This firm partners with law students for new business ideas


The logo of the law firm Troutman Pepper in their legal offices in Philadelphia, PA, USA REUTERS / Andrew Kelly

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  • Troutman Pepper Partners with University of Richmond Law School for ‘Legal Design Challenge’
  • Students work with lawyers and staff to identify and develop new income generating opportunities

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(Reuters) – Lawyers and staff at Troutman Pepper will spend the spring semester working alongside law students at the University of Richmond to identify potential new markets and ways to improve its operation.

Troutman Pepper has been named Richmond Law’s new ‘Innovator in Residence’ and will be a key partner in his Legal Business Design Challenge – a course that started last year that exposes law students to the structure and model of law. ‘business of large law firms as they develop ways to improve law firm functions and client services.

Will Gaus, director of innovation at Troutman Pepper, said in an interview this week that he was drawn to the Richmond program because it is a true collaboration between the firm and law students, with a dozen lawyers and staff attending each week. The course will give Troutman Pepper a better idea of ​​what’s important to the next generation of lawyers and potentially identify business improvements, while also giving law students an understanding of how firms work, he said.

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“I want students to be exposed to industry and to a business so that they can make the best choice for themselves and help them guide their career path,” he said.

The Design Challenge course, for second and third year students, will begin with an introduction to the law firm’s business model and the principles of business design – an approach focused on how each element of a business affects customers. Next, students will divide into teams including participants from Troutman Pepper, to identify new business opportunities or ways to improve customer service. They will develop these ideas into an action plan and present it to business leaders at the end of the course in the hope that some will be implemented.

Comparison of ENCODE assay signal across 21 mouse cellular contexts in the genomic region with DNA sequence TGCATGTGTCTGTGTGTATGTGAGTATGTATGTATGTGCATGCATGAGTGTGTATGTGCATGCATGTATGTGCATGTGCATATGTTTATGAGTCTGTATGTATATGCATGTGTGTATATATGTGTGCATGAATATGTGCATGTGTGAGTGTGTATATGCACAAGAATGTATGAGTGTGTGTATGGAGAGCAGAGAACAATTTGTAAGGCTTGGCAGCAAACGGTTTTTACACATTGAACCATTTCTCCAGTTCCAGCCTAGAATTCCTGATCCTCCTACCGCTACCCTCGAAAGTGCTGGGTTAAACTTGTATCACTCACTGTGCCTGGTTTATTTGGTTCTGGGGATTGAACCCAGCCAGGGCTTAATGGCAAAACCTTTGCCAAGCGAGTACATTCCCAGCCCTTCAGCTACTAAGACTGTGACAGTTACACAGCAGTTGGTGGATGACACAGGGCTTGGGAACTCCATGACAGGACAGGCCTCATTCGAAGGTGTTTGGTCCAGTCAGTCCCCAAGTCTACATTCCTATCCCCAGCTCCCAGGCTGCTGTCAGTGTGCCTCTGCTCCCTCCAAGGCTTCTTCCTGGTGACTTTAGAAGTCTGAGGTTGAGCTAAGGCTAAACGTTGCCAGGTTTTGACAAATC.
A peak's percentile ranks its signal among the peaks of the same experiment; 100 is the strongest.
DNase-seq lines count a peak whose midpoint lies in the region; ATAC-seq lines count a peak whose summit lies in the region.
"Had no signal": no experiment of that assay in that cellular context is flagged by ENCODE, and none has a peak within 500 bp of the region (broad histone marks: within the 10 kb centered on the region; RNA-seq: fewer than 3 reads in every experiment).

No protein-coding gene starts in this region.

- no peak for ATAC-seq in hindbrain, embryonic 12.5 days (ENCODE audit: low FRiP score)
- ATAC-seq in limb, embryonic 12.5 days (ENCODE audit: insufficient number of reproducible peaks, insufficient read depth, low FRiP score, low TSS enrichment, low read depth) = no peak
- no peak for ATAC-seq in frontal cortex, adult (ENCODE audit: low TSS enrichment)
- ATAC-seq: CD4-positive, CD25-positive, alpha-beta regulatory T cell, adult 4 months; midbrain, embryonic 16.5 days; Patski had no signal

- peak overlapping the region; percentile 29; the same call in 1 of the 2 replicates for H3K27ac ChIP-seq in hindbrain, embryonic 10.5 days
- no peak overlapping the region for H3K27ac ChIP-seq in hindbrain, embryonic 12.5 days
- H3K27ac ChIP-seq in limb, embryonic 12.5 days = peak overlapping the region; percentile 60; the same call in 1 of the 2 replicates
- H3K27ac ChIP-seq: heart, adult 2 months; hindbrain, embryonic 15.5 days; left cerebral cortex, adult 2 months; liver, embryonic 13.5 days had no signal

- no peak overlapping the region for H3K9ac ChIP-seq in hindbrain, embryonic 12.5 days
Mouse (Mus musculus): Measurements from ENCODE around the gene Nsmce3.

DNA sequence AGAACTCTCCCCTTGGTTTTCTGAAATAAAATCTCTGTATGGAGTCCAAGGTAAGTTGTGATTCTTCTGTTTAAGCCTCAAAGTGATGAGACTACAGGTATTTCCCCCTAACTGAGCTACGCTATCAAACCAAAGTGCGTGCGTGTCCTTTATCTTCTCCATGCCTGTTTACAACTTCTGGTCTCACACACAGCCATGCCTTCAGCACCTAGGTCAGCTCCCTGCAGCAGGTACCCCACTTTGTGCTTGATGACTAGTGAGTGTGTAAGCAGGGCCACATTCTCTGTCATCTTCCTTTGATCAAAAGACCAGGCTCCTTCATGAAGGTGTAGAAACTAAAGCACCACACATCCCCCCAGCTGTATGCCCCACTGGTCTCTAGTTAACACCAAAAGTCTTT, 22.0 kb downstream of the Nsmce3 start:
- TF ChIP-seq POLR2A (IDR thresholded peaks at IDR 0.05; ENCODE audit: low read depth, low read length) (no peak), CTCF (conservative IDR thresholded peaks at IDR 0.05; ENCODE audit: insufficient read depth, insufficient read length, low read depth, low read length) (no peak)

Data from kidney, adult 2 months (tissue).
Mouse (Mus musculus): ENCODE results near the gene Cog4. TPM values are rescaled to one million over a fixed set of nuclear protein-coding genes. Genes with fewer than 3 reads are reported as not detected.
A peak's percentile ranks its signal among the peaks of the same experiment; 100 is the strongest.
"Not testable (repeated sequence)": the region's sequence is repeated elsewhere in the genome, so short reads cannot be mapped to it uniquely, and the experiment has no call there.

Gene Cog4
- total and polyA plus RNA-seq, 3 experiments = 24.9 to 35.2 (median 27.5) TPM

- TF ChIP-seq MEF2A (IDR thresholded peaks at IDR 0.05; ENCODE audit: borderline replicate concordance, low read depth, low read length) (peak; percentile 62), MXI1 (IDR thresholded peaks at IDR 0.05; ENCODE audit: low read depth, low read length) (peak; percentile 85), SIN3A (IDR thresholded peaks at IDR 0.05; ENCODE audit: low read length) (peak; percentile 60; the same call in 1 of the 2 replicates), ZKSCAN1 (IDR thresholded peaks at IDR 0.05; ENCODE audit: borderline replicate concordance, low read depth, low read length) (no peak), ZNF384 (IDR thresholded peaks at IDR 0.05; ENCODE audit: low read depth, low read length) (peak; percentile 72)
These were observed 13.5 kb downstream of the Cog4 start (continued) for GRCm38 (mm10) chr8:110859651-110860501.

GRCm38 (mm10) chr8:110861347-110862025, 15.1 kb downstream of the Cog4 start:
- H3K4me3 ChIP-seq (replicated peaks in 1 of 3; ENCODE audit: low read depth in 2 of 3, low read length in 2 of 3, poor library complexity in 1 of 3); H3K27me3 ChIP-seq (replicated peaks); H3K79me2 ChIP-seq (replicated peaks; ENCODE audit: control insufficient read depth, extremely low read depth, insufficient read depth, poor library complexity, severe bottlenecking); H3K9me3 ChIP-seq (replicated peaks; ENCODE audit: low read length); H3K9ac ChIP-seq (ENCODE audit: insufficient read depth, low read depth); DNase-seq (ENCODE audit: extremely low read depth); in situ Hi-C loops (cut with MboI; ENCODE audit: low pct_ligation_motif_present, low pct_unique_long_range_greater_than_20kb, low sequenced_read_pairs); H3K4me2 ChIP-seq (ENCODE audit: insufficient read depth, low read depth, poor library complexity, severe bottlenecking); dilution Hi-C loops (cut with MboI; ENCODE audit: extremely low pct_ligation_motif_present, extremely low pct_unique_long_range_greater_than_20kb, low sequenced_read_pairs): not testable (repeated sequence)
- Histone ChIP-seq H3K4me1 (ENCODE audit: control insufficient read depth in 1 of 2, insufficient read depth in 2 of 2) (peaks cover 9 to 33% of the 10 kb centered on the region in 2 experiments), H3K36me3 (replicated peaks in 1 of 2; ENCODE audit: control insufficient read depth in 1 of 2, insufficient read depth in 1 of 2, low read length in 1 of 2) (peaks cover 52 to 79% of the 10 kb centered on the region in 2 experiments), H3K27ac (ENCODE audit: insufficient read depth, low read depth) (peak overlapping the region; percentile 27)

“The real meat of it is going to be the legal design challenge,” Gaus said. “Through this interaction between the business and the students, the students will help us identify a number of areas that they think we need to resolve – areas that the business can improve upon or advance.”

But Troutman Pepper won’t enter the collaboration to tell students what areas they should focus on, said Josh Kubicki, director of legal innovation and entrepreneurship at Richmond Law, who leads the course. Instead, students will take the initiative to identify areas for potential development or improvement.

Last year, Baker Donelson was the partner law firm. The teams pitched projects that would allow the firm to better integrate diversity and inclusion training into its work and employment offers, and the creation of a tool that would help clients keep up with regulatory changes that concern them the most. Kubicki said the first course was a success even though Baker Donelson has yet to implement these projects as the company has remained engaged throughout the design process and the students have created projects at a time. innovative and realistic.

“I want the students to be business-ready lawyers when they leave,” he said. “I want them to know all the essential components of a business model and how they interact, so that they can better serve their customers. These things are not really taught in law school.

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